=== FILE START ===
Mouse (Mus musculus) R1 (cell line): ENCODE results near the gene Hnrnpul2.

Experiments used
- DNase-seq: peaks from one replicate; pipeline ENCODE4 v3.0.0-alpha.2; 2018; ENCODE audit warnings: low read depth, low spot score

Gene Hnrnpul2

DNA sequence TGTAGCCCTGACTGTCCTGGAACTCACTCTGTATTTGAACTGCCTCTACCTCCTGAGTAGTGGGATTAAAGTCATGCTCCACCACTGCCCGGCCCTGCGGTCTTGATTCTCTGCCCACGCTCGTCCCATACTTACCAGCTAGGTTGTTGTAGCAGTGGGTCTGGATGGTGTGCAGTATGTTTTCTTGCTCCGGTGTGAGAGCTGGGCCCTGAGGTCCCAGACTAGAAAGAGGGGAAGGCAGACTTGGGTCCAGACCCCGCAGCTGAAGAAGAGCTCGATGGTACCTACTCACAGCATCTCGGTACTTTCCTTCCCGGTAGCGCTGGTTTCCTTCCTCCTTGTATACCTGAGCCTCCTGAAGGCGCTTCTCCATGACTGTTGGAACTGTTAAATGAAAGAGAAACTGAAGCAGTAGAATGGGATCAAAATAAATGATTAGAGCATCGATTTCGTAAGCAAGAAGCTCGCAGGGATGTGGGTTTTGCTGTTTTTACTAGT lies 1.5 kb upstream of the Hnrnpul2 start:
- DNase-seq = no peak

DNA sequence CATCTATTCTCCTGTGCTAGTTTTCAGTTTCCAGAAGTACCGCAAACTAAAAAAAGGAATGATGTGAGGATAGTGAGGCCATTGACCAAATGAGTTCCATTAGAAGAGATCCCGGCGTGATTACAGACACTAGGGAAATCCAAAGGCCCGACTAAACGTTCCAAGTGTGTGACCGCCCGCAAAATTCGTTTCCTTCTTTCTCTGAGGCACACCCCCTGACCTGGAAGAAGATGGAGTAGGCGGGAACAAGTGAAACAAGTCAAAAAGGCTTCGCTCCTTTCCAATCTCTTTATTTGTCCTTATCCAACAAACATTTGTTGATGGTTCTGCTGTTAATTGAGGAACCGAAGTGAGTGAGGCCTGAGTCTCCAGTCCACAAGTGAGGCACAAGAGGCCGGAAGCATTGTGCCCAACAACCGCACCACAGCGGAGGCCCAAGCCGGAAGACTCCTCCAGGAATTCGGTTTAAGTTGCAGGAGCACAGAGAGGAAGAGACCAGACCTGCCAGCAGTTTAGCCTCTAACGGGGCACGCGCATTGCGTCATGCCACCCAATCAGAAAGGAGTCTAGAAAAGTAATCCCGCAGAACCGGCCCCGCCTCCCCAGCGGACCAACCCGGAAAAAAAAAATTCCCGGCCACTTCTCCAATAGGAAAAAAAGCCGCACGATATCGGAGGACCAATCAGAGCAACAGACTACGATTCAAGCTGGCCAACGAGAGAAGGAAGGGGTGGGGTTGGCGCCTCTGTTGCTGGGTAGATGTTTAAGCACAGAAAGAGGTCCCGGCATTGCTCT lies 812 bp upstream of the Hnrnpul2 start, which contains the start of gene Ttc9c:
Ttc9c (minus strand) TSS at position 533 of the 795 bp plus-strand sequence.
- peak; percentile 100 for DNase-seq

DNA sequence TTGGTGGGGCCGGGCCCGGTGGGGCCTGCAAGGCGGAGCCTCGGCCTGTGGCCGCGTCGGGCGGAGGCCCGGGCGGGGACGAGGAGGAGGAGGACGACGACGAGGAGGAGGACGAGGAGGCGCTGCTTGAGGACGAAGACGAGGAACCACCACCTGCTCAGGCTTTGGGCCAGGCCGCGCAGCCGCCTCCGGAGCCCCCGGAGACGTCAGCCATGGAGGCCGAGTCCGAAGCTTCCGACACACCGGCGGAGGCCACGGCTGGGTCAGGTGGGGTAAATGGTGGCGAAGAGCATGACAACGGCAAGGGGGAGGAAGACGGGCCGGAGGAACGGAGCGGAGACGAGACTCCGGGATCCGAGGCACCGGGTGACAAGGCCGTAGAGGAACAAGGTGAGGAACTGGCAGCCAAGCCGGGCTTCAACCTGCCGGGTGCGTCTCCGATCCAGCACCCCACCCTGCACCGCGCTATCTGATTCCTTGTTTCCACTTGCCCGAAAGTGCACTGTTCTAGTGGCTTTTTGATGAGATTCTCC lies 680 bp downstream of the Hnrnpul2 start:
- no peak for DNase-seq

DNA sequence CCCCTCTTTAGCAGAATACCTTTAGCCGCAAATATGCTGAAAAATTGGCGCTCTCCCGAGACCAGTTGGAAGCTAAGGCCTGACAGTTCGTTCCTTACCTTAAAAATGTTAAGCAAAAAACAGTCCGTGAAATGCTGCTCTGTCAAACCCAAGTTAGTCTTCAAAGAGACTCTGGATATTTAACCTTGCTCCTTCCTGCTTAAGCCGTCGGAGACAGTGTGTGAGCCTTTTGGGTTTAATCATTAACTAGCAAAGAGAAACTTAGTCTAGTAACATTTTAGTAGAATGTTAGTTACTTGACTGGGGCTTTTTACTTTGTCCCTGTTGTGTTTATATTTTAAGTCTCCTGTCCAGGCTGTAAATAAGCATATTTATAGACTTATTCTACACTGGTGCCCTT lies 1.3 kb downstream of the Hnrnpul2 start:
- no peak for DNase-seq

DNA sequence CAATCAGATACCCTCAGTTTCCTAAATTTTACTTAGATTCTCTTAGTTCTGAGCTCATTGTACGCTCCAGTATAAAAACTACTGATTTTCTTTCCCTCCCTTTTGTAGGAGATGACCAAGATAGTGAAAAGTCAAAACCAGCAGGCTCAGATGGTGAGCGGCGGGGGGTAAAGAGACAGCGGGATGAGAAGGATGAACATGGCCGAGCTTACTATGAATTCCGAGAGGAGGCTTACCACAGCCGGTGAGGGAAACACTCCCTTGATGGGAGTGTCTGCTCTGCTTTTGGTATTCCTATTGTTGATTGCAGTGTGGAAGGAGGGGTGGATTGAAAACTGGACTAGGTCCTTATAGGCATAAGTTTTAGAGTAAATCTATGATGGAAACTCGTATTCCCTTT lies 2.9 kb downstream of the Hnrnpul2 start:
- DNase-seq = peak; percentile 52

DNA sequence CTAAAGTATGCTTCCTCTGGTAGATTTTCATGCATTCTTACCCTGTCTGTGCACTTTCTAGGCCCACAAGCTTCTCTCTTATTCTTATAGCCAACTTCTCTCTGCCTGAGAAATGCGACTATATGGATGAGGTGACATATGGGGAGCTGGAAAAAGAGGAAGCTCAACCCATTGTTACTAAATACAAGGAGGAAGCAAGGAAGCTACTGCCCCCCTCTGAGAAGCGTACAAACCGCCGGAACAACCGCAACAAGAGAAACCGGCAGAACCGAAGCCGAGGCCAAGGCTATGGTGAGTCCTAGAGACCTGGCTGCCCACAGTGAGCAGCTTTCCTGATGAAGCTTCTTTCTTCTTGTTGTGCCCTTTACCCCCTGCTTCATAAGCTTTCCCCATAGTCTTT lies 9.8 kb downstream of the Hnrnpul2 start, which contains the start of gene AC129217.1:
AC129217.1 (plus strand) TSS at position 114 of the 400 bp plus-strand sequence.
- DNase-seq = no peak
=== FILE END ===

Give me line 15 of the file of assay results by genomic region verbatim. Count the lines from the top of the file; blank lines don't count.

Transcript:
- DNase-seq = peak; percentile 52